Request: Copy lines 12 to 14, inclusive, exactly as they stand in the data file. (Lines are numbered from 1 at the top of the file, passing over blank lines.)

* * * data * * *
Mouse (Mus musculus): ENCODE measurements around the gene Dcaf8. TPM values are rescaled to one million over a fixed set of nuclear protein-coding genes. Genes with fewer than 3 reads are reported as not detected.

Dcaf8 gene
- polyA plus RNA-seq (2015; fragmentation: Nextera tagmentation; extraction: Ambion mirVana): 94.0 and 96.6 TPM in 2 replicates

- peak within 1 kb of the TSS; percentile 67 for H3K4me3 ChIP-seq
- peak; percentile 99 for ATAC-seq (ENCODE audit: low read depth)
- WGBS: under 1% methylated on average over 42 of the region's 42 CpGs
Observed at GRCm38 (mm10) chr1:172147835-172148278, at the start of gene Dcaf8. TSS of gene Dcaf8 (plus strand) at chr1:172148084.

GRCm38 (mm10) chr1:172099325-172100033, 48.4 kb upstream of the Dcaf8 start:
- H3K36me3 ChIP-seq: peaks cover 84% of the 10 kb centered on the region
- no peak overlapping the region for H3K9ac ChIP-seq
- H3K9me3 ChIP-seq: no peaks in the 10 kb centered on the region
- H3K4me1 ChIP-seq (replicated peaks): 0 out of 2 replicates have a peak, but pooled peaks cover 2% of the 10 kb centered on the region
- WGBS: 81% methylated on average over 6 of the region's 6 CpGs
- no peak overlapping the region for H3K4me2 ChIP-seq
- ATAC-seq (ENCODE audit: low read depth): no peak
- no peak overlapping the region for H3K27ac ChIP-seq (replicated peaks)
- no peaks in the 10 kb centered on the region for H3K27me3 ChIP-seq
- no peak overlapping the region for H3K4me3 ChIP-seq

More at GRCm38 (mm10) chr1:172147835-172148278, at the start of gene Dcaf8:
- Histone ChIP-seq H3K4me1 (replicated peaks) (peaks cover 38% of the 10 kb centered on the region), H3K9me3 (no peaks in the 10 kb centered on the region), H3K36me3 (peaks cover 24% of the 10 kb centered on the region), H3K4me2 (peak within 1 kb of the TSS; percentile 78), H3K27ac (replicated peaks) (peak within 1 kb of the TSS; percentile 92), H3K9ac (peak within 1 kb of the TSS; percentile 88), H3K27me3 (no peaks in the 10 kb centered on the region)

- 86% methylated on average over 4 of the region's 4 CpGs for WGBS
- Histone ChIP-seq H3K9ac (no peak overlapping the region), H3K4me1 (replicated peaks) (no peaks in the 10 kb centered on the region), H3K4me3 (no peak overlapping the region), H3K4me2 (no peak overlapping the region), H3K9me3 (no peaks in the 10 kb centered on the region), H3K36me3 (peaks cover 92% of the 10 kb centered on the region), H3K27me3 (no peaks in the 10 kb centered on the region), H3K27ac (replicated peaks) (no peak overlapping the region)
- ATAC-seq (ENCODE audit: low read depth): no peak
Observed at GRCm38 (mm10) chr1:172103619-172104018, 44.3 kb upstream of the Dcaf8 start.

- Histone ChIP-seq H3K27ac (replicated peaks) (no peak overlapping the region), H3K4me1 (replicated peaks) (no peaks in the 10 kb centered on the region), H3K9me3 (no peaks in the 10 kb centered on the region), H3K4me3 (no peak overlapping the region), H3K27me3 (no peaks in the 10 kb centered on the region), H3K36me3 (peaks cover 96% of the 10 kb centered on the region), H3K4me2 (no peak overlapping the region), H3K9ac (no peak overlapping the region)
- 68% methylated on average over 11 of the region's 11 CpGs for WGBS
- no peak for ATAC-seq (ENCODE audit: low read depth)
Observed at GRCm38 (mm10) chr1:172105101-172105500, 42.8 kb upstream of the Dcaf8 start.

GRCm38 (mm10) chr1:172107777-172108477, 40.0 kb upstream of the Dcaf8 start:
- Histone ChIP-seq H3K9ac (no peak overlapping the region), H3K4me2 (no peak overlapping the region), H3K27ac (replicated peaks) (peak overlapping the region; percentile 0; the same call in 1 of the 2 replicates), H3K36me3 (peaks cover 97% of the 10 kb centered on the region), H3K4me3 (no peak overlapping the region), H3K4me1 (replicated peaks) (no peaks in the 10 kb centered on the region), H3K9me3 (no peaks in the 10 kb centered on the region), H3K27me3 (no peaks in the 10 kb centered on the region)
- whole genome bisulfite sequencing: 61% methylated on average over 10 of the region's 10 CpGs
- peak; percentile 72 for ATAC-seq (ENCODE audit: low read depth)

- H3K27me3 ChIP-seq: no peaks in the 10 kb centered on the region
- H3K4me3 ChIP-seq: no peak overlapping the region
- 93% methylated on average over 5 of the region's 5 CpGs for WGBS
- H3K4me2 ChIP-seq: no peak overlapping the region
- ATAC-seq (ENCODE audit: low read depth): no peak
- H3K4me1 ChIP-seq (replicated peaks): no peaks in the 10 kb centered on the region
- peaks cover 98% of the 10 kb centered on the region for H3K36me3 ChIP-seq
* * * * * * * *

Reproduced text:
- H3K4me1 ChIP-seq (replicated peaks): 0 out of 2 replicates have a peak, but pooled peaks cover 2% of the 10 kb centered on the region
- WGBS: 81% methylated on average over 6 of the region's 6 CpGs
- no peak overlapping the region for H3K4me2 ChIP-seq